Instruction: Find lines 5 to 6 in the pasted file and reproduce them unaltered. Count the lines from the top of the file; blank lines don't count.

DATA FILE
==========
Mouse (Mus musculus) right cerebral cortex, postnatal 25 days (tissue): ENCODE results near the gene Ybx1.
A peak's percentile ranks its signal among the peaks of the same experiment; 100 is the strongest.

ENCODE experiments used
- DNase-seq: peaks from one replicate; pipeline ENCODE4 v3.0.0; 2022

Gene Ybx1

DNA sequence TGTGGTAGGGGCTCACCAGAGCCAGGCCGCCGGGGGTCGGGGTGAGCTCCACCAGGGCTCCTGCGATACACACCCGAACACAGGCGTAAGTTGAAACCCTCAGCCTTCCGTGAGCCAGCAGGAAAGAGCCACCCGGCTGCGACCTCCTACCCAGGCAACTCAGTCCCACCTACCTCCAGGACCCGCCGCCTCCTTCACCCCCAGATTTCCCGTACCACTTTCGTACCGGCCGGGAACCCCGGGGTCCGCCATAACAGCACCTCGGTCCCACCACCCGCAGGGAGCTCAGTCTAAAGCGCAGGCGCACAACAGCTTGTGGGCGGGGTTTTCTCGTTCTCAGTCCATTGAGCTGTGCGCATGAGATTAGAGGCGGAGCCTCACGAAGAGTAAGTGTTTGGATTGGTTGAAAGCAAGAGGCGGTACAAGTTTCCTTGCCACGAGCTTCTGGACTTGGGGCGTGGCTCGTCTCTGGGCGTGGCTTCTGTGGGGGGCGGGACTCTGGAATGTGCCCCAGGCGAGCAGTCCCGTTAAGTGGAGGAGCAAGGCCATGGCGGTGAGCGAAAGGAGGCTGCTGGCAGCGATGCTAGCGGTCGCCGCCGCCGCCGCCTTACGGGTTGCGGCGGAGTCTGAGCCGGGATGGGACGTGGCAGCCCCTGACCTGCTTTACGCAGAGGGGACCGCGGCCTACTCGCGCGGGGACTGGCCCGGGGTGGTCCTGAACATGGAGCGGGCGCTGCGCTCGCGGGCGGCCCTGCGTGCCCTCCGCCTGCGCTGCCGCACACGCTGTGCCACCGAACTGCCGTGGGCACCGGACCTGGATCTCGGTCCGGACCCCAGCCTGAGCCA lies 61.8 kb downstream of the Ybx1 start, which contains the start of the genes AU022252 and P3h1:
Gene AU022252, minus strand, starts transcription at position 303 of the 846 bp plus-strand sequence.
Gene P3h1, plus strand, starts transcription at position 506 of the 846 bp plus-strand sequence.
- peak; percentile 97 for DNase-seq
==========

Gene Ybx1

DNA sequence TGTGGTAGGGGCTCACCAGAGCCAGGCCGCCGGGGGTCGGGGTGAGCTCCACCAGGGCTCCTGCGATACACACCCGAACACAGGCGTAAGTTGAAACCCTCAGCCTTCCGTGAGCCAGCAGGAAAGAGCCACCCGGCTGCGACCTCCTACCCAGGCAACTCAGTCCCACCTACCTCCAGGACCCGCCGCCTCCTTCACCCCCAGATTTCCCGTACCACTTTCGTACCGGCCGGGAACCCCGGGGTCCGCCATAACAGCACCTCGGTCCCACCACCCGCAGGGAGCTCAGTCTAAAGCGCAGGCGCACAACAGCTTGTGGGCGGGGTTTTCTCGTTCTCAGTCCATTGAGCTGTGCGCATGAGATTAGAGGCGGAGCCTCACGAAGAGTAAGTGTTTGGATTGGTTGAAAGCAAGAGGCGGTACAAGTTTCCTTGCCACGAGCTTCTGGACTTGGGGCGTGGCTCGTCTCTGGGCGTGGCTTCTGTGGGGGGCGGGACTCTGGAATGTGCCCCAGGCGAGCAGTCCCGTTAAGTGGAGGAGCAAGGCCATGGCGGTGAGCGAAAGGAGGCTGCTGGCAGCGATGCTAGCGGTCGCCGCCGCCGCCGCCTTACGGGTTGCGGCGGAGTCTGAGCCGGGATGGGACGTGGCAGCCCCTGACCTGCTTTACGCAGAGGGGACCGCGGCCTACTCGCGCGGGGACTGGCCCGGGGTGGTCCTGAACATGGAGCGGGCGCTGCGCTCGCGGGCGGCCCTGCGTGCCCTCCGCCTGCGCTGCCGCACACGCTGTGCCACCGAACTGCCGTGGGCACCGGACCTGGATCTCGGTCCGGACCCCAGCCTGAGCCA lies 61.8 kb downstream of the Ybx1 start, which contains the start of the genes AU022252 and P3h1: